To hear friends tell it, Gavin Remaley had the craziest laugh in the room, cooked the tastiest chicken they’d ever eaten and spent so much time lifting weights that some people never saw him wearing sleeves.
He was also a drug addict, a burden he picked up while a student at Leesville Road High School and carried for half his life. On his Facebook page, he described a daily struggle to stay clean while friends around him overdosed — a process complicated by anxiety and panic attacks.
That anxiety intensified, friends say, after Remaley’s roommate, Matthew Dillingham, died from an opioid overdose in Asheville in 2017, using drugs police say Remaley supplied.
Buncombe County District Attorney Todd Williams pursued second-degree murder charges against the Raleigh native, an increasingly common tactic among prosecutors. He told ABC 13 WLOS during his re-election campaign, “We have to get the message out to those who are supplying our community with these deadly substances.”
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But Remaley had his own message to spread.
“Addicts aren’t bad people,” he wrote. “I wish I could just wake up and say, ‘I don’t wanna do drugs so I’m not going to,’ and that would be that. But I can’t. It’s not a reality. I tried and failed for years to quit on my own, and the only way I’ve found to do so is by enriching my life by helping a fellow addict, sharing what I’ve been through and working on my inner problems with other like-minded people.”
On Nov. 2, while awaiting trial at a family home in Hillsborough, Remaley died of his own overdose at 30. He left his parents, longtime girlfriend Nikki Rogers and a small dog, Charlie, who rarely strayed from his lap.
At his memorial service in Durham, friends spoke of his salmon cakes rather than his 2012 arrest for heroin possession, his gym routine more than his demons. He was, they said, the sort of friend who picked up your call on the first ring.
The murder charge hung over the service, unspoken but near the front of many minds. To family and friends, Remaley and addicts like him need intensified treatment rather than harsher punishment. Remaley, they said, did not stockpile drugs or cash, and he did not operate for profit.
“This is retribution, not a solution,” said Drew Remaley, Gavin’s father, in a November email to the N&O. “Going after low-hanging fruit to make yourself feel better solves nothing.”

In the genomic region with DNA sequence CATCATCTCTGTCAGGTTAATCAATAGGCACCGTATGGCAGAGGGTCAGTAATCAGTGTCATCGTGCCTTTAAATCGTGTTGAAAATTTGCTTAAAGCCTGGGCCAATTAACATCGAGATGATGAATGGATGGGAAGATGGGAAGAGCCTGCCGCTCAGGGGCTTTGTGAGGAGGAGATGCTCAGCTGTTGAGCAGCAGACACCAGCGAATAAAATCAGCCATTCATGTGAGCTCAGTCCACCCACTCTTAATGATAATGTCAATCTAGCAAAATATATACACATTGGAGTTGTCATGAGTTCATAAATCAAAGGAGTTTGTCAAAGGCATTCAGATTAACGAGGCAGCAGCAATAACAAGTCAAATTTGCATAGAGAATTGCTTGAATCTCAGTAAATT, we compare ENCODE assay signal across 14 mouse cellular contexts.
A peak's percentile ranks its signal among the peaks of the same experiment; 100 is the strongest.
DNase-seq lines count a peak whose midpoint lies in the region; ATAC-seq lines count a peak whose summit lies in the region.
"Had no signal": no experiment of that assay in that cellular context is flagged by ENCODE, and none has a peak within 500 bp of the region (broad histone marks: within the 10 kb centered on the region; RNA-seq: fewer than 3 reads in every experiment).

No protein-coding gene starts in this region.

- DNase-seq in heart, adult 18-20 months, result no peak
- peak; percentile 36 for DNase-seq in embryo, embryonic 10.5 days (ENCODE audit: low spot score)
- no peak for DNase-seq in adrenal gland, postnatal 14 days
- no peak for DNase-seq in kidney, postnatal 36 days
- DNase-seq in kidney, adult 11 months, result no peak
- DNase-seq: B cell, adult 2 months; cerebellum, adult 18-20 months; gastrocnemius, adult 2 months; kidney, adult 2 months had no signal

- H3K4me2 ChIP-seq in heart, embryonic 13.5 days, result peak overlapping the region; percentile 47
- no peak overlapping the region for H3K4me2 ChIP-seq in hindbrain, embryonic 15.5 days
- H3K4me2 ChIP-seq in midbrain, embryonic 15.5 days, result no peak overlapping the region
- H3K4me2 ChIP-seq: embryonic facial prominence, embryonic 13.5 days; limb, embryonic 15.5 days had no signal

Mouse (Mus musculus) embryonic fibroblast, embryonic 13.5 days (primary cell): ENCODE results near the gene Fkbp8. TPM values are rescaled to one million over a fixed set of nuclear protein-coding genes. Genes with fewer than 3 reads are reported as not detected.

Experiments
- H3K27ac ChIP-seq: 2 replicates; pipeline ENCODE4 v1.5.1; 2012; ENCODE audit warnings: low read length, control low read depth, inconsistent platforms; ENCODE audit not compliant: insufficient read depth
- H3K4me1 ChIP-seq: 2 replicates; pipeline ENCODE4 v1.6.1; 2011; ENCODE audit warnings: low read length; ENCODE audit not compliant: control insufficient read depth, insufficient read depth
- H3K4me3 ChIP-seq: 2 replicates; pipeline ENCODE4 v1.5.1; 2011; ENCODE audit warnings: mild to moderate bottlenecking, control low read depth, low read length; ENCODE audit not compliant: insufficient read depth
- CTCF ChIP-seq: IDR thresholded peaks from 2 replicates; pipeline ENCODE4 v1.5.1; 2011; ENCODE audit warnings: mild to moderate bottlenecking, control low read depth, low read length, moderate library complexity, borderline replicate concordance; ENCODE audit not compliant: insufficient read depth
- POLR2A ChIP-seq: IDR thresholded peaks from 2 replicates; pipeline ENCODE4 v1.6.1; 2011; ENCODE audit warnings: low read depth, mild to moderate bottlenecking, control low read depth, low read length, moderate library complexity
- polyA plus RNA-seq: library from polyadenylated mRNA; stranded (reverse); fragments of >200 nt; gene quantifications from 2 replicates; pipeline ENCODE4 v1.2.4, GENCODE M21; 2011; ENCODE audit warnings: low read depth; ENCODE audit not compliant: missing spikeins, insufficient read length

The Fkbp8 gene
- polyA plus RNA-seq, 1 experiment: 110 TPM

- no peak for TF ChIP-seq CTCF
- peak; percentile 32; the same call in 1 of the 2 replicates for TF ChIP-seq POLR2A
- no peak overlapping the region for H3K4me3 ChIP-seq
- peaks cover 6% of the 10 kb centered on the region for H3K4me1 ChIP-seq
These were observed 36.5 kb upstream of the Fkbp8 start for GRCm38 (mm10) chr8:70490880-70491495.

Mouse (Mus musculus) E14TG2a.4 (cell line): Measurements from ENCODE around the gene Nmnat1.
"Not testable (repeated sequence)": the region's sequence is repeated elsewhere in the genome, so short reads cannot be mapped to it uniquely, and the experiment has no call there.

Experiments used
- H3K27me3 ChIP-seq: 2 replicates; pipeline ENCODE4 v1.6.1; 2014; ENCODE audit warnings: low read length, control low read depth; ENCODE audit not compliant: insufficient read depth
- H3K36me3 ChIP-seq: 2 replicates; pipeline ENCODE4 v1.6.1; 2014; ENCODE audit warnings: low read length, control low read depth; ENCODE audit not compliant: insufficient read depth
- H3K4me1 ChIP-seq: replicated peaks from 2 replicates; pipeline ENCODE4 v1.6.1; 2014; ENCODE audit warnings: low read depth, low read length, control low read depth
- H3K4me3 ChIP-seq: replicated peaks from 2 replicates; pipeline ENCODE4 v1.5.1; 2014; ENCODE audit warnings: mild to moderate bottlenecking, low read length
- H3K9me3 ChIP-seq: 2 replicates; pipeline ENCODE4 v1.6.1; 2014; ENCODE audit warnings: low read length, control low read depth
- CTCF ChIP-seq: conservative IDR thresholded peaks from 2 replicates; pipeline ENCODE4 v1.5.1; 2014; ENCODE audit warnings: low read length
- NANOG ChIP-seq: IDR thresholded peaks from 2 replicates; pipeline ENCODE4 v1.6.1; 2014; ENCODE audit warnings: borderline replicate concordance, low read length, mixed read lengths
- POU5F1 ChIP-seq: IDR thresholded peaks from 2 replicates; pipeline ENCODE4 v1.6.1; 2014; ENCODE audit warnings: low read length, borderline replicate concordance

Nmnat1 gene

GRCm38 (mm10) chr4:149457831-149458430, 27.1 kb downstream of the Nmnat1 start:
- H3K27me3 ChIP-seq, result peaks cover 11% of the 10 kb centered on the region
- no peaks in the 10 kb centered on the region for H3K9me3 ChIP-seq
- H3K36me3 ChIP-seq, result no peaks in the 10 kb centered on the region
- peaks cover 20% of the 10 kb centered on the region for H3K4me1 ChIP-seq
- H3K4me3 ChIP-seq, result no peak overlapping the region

Williams, the district attorney in Asheville, did not return a call to his office.
But a soaring opioid crisis serves as a backdrop behind the decision to charge Remaley with murder.
Between 2000 and 2016, deaths due to heroin statewide rose from 47 to 573 — an increase of more than 1,000 percent, according to the state medical examiner’s office.
Deaths caused by fentanyl, the synthetic opioid that is both cheaper and more potent, shot from 118 to 390 in that time period, and the total is higher when factoring in drugs that are chemically similar.
In Wake County, Register of Deeds Charles Gilliam has compiled a spreadsheet of all drug overdoses between July 4, 2013 and June of this year. He is careful to note that much of the 2018 data are incomplete, but the vast majority involve one or more opioids.
Also, roughly 80 percent of those deaths involve white victims, fueling the common criticism that opioid overdoses get attention from both prosecutors and the media nationwide because they afflict non-minority populations.
On his campaign website, Williams posted a questionnaire from the League of Women Voters, in which he advocated a “holistic” approach to the crisis, making treatment and rehabilitation a priority but charging opioid dealers with second-degree murder in cases of overdose “to deter and punish.”
The murder charge in Remaley’s case was announced in August of 2017, and within hours, a heated debate broke out on the Asheville Police Department’s Facebook page.
The mother of the victim in Remaley’s case, Sandra Dillingham, joined it through multiple posts, describing her son’s roommate as a dealer and declaring herself “thrilled” at the murder charge.
Her son Matthew had two children and worked for the postal service, according to his obituary, and in the Facebook exchange, his mother said he was never an addict and got on opioids through a doctor. When he started having migraines, she wrote, “This man gave him something illegal.”
One of Remaley’s friends countered that she had witnessed Dillingham shooting heroin in front of her.
“I’m so sorry for your loss,” wrote Hannah Selverne, addressing Dillingham’s mother. “I can’t imagine the pain you must be in. But your statement simply isn’t true. Blaming Gavin and ruining his life and the lives of those who love him is not justice.”
Ten days before he died, Remaley posted, “My anxiety has been so bad that I haven’t really gotten good sleep in awhile. I don’t think I could make it without Charlie, she’s the one thing that keeps me going.”
After his death, Remaley’s dog attended his service at the Old Murphey School in Durham, waiting on a leash as speakers took the microphone to give tributes.
The first of them, Robert Roskind, noted that he grew up in the 1960s and had no experience with overdose funerals. But his 31-year-old daughter has buried five friends.
“Gavin’s struggle didn’t define him,” said his father, Drew. “It was part of his life. It is not who he was.”
Laboring to speak, he urged people to remember his child as a sunny day — bright, warm and brief.